Anthony Neil Moss In The Grass Grows Green

May 21, 2007 at 2:26 am | Posted in Interviews | Leave a comment

By Toleya Kamara

A few rising actors like Anthony Neil Moss choose to make statements with their art by choosing relevant projects. Co-starring in The Grass Grows Green, a 2007 Sundance Film Festival selection written and directed Jesus “Chin” Beltran, masterfully demonstrates the impact of the Iraq war on soldiers and the community at large. Moss takes on the antagonistic persona of Staff Sergeant Worthy, who pressures Sergeant Lobos played by Santiago Vasquez to continue recruiting young men from a working class neighborhood in Forth Worth, Texas, after the death of a young marine. The question of how long his efforts of recruitment loom throughout the film. We caught up with Anthony Neil Moss to share his experiences on the set of The Grass Grows Green.

Image Hosted by ImageShack.usToleya Kamara: How did you first find out about The Grass Grows Green?

Anthony Neil Moss: I saw the audition posting on craigslist.com and submitted my headshot and resume.

TK: Do you feel that it was fate that led you to this project?

ANT: Absolutely, from the writing to the directing to the cinematography to the production itself, everyone did their part. Everyone knew their roles. It was beautiful. I don’t believe I found this project by chance.

TK: How did you prepare to play the role of Staff Sergeant Worthy?

ANT: I pulled from many sources – the script was well written. I had really good direction from Jesus – I was also in the military. I was in the Air Force and I have personal feelings on what is going on in the war in Iraq. Also I pull from my instincts in becoming that character, so good training and insight definitely contributed to the development of the character.

TK: What did playing this role bring out of you?

ANT: Playing this role brought out a very cold and uncaring feeling. It was kind of eerie because I became Sergeant Worthy. I was him and so as him I was rude, obnoxious, inconsiderate, I was an a-hole, you know what I mean. As a matter of fact I don’t even curse in my everyday life, and Sergeant Worthy is a cursing machine.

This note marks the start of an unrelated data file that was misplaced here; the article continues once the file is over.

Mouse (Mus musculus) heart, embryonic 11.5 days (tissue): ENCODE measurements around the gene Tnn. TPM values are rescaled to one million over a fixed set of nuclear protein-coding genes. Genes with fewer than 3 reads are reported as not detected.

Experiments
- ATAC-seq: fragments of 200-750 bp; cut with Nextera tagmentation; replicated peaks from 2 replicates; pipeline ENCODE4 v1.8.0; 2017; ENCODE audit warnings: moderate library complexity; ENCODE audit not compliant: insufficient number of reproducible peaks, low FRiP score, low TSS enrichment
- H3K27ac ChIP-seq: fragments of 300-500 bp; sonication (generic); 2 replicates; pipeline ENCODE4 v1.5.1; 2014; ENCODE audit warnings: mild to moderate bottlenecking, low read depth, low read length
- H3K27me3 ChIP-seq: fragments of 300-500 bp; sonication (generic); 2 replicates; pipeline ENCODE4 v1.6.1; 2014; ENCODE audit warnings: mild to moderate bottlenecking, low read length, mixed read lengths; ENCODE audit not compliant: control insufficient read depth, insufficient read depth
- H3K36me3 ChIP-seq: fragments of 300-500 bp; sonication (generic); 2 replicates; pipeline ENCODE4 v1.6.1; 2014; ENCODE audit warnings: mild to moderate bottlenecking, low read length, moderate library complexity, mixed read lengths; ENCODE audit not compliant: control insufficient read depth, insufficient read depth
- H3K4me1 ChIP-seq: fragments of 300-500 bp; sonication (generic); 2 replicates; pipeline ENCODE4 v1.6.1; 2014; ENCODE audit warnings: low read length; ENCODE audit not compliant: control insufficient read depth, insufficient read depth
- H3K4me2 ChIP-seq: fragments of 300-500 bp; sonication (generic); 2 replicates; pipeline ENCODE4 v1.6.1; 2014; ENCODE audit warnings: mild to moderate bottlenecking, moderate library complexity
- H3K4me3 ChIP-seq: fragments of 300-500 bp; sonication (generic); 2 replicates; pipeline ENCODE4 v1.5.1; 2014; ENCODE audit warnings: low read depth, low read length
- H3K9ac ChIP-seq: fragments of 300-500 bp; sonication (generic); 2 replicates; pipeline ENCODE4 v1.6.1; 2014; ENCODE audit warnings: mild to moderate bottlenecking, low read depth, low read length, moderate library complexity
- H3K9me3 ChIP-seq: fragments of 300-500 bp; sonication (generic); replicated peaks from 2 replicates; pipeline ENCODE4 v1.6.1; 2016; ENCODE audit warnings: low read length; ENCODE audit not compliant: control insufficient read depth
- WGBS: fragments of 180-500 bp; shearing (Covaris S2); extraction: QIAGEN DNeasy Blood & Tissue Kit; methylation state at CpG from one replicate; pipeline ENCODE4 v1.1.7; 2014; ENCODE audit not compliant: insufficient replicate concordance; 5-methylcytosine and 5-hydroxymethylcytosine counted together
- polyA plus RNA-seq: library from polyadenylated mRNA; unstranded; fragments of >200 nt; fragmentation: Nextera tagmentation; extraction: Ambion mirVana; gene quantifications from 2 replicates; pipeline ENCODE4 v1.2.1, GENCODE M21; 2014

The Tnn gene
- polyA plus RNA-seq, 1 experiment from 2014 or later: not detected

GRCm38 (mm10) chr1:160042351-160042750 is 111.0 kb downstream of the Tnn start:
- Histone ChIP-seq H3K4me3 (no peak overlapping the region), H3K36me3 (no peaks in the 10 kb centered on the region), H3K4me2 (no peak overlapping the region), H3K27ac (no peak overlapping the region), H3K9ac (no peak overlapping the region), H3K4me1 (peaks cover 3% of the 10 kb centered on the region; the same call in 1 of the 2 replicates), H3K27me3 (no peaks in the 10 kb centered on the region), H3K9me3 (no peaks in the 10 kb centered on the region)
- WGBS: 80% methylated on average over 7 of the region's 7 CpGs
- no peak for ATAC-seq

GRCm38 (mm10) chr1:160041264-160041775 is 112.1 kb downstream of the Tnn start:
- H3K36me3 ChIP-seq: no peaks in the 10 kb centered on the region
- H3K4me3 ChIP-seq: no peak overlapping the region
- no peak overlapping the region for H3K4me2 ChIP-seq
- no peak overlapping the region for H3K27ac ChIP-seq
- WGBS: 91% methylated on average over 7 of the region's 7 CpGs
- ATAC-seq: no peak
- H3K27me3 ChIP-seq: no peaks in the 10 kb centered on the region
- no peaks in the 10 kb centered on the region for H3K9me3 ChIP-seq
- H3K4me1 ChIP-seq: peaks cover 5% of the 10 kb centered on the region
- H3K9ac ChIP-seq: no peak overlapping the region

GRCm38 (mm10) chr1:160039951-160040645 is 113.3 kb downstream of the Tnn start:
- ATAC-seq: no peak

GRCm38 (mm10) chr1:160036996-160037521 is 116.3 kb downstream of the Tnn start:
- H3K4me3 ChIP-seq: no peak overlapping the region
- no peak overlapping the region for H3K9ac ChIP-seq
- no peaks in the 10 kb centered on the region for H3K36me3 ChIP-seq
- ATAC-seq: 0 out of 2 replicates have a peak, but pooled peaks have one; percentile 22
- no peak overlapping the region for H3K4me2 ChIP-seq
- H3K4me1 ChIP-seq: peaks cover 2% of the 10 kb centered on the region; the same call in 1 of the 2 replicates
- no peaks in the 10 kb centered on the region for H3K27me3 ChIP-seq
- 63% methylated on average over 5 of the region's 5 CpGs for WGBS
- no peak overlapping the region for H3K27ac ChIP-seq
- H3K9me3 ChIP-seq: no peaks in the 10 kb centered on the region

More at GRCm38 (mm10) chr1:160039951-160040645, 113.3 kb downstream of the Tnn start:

TK: What were some of the challenges you faced playing Sergeant Worthy, knowing the present feelings about the war now?

ANT: The major challenges were to act like I was putting the core before the kids, the recruits – I had to tap into that feeling that duty to core was more important than anything. In my everyday life the little man is important, I believe in fighting for the underdog. Here the core is all that matters. I had to learn that feeling to make it real on camera. I care about people, I care about life. In this role all that mattered to Sergeant Worthy was making the numbers, meeting the quota – not caring about kids going to college and showing little emotion for a fallen leather neck, and now that he has fallen, his position needs to be filled by a new recruit. Sergeant Worthy was a cold, by the book Marine. I am the opposite of that guy – warm and willing to break the rules.

TK: How was it working with Jesus ‘Chin” Beltran and Santiago Vasquez?

ANT: Working with Jesus was great, he was very personal, very professional and very cool. I love his vision and direction. He is a very talented writer and director and I knew once we sat down and talked about the film, that this was a film that was going to do well and look, his first film makes The 2007 Sundance Film Festival. Wow! It was truly fantastic. I not only consider them friends, but I consider them family as well. We are all pretty close.

TK: What did you want your audience to gain from your part in the film?

ANT: I wanted the audience to feel the pain of Sergeant Lobos and the harshness of Sergeant Worthy. This movie shows a sense of community consciousness as well as some personal feelings of what has transpired from the heart of Sergeant Lobos. I want them to understand and feel all of the emotions and feelings explored and displayed on the screen. This to me shows that we did our jobs as actors. If you laugh, smile, grunt, sigh, feel disgust or relate this to an experience you had or someone you know may have had, then, we did our jobs as actors.

TK: Are you working on any other films that we should look out for?

ANT: Yes, funny that you ask that, Jesus wrote another movie not long after The Grass Grows Green and offered me the starring role. The China Project – filmed on location in China. It is a really great story and a well shot film, it is really exciting and very different in every way from The Grass Grows Green. We are all very excited, so keep an eye out for it. This is another one you don’t want to miss. That is really all I can say about that. I know it’s not much, but that’s it for now.

TK: Is this short going to become a film? And if so, can we look forward to seeing a repeat performance from you?

ANT: Jesus has thought about making this into a feature, there is someone actually working on a documentary on this subject of recruiters and I am not sure at this time whether or not he will pursue this avenue for a feature. I hope that if he does I will be involved, we have not discussed this however – I would love to do more work with Jesus. He is a great director and a good friend, I can’t say for sure what his plans are, however my door is always open to him. If he wants me for a role you can pretty much count me in.

For More Information on Anthony Neil Moss Go To http://www.myspace.com/am3419

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